‘Suddenly, Dipendra charged into the room. He had changed into army camouflage. The M16 was slung on his shoulders, together with a shotgun.
‘His Glock pistol hung at his hip. He fired one burst into the ceiling with his Heckler & Koch MP5 sub-machine gun, then a burst at his father. His Majesty was hit by three bullets.
‘Dipendra then moved out of the room, presumably to protect the entrance.
‘ I watched in great shock. I was not able to move for at least 30 seconds. Then I pulled myself together. The king’s younger sister was cradling him, his head in her lap.’
Prince Paras paused as he reflected on the sequence of events. He recalled Prince Niranjan drawing his own pistol and laying it next to the king. He was the only other person in the room who was armed.
Runs after brother
Then Prince Niranjan ran after his brother, who was outside. Was Prince Niranjan offering the king his pistol to protect himself? Or did he want to confront his brother without further bloodshed?
Prince Paras continued: ‘Two to three minutes later, shots rang out. Niranjan was later found with a shot in the back and two in the head. I suspect he was shot when he refused to support Dipendra in his bid to seize power.’
The violence continued.
Dipendra walked back in, this time wielding the M16, said Prince Paras.
‘He walked up to his father and shot him in the head at point-blank range. There was no expression on his face as he kept his finger on the trigger.’
After that, Dipendra went ‘berserk’, said Prince Paras. ‘He shot at everybody in the room, anybody who moved. He must have let fly a total of 75 rounds.
‘My mother took two shots in the shoulder and fell to the ground. Two other people fell on top of her, which was probably what saved her life. One of the bullets is lodged in her lung till today. Doctors say it’s too risky to extract it as it is close to her heart.’
The king’s sister, Princess Shoba, who was cradling him in her lap, put up her hand to shield herself. She lost a few fingers and there were burn marks on her face. She toppled over but she survived.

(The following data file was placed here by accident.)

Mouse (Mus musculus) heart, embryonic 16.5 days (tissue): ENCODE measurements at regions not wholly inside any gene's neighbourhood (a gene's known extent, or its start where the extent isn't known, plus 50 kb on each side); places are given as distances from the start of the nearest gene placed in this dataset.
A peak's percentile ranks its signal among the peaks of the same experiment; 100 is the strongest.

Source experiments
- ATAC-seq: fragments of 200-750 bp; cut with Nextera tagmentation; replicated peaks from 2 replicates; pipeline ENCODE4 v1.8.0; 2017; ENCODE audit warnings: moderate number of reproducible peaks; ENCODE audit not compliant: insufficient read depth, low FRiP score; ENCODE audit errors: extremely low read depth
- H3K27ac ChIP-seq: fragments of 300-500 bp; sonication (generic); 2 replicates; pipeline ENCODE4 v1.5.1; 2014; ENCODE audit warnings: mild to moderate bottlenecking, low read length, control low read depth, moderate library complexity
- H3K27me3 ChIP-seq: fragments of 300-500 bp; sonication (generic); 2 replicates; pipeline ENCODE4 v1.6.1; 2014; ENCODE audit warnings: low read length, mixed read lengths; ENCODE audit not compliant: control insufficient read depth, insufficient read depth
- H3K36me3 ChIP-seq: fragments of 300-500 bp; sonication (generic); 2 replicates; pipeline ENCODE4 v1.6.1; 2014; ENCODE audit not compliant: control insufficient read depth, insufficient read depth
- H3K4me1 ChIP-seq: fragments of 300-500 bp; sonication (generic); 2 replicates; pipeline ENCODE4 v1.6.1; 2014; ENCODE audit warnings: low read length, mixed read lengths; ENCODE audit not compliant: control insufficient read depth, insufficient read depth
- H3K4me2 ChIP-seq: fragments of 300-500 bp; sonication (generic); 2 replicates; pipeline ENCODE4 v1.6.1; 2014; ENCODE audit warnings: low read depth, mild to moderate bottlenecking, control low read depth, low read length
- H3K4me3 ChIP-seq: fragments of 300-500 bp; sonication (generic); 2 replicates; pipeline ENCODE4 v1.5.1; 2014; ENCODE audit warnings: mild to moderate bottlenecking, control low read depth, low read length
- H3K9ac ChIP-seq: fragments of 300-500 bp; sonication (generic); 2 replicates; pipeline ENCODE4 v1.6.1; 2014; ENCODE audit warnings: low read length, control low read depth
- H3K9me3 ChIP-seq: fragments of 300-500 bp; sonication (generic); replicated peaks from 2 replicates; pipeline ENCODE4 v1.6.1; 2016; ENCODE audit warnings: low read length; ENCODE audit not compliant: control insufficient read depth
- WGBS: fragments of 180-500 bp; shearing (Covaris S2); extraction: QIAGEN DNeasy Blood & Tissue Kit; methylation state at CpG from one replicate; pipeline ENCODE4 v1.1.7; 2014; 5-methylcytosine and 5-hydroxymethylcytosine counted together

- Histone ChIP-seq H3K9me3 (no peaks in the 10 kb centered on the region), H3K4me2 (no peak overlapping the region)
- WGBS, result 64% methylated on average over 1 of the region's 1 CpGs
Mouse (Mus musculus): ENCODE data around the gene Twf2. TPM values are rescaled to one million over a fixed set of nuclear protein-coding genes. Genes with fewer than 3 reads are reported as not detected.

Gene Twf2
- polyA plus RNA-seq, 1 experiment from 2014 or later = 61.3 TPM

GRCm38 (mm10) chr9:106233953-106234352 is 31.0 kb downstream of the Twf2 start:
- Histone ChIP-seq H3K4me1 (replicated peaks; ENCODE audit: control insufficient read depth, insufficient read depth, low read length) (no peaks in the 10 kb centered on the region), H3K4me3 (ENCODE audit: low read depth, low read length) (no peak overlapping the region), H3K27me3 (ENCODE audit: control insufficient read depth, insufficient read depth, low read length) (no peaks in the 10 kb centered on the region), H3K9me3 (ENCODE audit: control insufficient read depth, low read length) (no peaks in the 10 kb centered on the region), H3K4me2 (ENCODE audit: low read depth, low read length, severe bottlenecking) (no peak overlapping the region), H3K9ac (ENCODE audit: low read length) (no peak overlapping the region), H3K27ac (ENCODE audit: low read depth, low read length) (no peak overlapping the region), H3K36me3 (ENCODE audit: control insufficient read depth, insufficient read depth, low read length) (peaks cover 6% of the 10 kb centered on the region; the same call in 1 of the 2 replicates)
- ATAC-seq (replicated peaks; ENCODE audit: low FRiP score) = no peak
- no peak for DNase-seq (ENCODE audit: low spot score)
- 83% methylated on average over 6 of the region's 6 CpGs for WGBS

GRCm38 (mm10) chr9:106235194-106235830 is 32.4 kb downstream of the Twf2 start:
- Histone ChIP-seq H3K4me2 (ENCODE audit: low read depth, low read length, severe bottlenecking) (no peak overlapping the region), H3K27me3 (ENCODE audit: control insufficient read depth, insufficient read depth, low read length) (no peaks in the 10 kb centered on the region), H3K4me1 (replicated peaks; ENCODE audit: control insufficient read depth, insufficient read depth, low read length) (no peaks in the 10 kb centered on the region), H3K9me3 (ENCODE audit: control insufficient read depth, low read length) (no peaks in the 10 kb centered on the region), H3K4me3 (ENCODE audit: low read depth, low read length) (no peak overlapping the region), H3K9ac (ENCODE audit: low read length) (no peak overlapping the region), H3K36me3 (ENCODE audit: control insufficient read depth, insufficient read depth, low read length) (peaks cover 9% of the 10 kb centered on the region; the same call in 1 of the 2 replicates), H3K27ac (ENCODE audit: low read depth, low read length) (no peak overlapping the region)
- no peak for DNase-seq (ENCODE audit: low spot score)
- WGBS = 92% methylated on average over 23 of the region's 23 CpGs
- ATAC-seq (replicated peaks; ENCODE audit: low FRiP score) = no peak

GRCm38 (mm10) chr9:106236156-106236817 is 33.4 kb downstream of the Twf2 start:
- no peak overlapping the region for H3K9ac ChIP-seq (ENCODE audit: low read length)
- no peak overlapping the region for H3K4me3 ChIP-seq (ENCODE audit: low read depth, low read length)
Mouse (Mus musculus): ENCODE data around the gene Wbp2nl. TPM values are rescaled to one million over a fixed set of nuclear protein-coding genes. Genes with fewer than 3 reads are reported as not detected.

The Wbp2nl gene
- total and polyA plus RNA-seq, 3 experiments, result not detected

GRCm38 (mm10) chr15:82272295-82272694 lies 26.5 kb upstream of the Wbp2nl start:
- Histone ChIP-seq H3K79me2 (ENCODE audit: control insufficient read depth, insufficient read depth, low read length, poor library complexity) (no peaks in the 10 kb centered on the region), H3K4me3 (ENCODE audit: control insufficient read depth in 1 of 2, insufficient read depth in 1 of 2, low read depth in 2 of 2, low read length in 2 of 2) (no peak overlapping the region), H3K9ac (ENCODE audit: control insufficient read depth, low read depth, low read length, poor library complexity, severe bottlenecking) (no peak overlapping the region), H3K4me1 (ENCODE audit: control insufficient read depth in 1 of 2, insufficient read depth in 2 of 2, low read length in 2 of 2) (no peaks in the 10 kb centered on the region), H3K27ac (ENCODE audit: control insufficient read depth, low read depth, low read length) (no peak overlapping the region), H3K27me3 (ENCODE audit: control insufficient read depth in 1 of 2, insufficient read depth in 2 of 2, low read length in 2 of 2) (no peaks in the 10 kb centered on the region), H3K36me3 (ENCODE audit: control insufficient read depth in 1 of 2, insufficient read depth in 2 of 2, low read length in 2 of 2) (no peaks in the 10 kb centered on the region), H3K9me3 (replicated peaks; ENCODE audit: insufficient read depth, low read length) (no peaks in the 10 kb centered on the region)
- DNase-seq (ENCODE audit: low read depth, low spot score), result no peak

‘The king’s younger brother was next to be gunned down.’
Where was Prince Paras at this time?
‘We were crouching in the alcove and were fortunate not to be in the line of fire,’ he said.
‘I pushed everybody, including my wife, my sister and my cousins, behind the sofas.’
Then, a tinkling sound of bells outside the room caught Dipendra’s attention.
It was his mother hurrying past, the sound coming from the anklets she wore.
She could have been going up to Dipendra’s bedroom to get a weapon, said Prince Paras.
‘This is what I presumed happened next. Dipendra caught up with his mother at the top of the stairs and shot her. Her blood flowed down the stairs like a waterfall – it was still there long after her body was removed.’
The silence after the frenzied gunshots was deafening. The floor of the billiards room was slippery, with blood everywhere.
Price Paras stared into the distance as he recalled the horrific scene of carnage.
‘The smell was horrible, that of burnt blood, the smell you get when people are shot at close range. Bodies were lying crumpled on the floor, people crying and asking for help.’
Where were the palace guards? Did they not hear the shots?
They probably did.
Were they afraid to intervene or did they think Dipendra was shooting for amusement, as he sometimes did, at flower pots, at lizards?
There were times when he and his father used to test guns in the palace before deciding which one to buy for the military. Whatever the reason, they did not intervene.
The silence was broken by one final single shot, followed by a grunting sound.
Prince Paras said he heard the sound coming from near the pond in the garden. It was the same grunt he heard later from Dipendra when he took him to the hospital.
‘That is why I believe he shot himself in the garden. The grunting sound was the same. It was like the groaning sound cats make at night.’
Dipendra was discovered later with a single bullet wound in the head.
But Prince Paras, who was still inside, said his priority was to tend to the people inside and get them of the palace.
‘I telephoned the security people, who rushed the 14 injured, including the king and queen, to hospital. They broke a glass door to move the injured out.
‘The royal couple were already dead.
‘I took Dipendra and five other persons to hospital in a Landcruiser. He kept on making that grunting sound as he lay in the vehicle.’
Dipendra lived for another three days, during which time he was proclaimed king.
Prince Paras’ father, Gyanendra, who was away in Pokhara at the time, returned to the capital only two days after the shooting. Poor weather prevented his earlier return.
He became king after Dipendra’s death but was forced to give up the throne when the monarchy was abolished by the Maoist government last May.
The palace is today a national museum. The billiards room has been demolished.
Like the Nepalese monarchy, it is a thing of the past.
Veteran journalist Clement Mesenas is now a public relations adviser with Bang PR.
S Murali is The New Paper’s associate editor.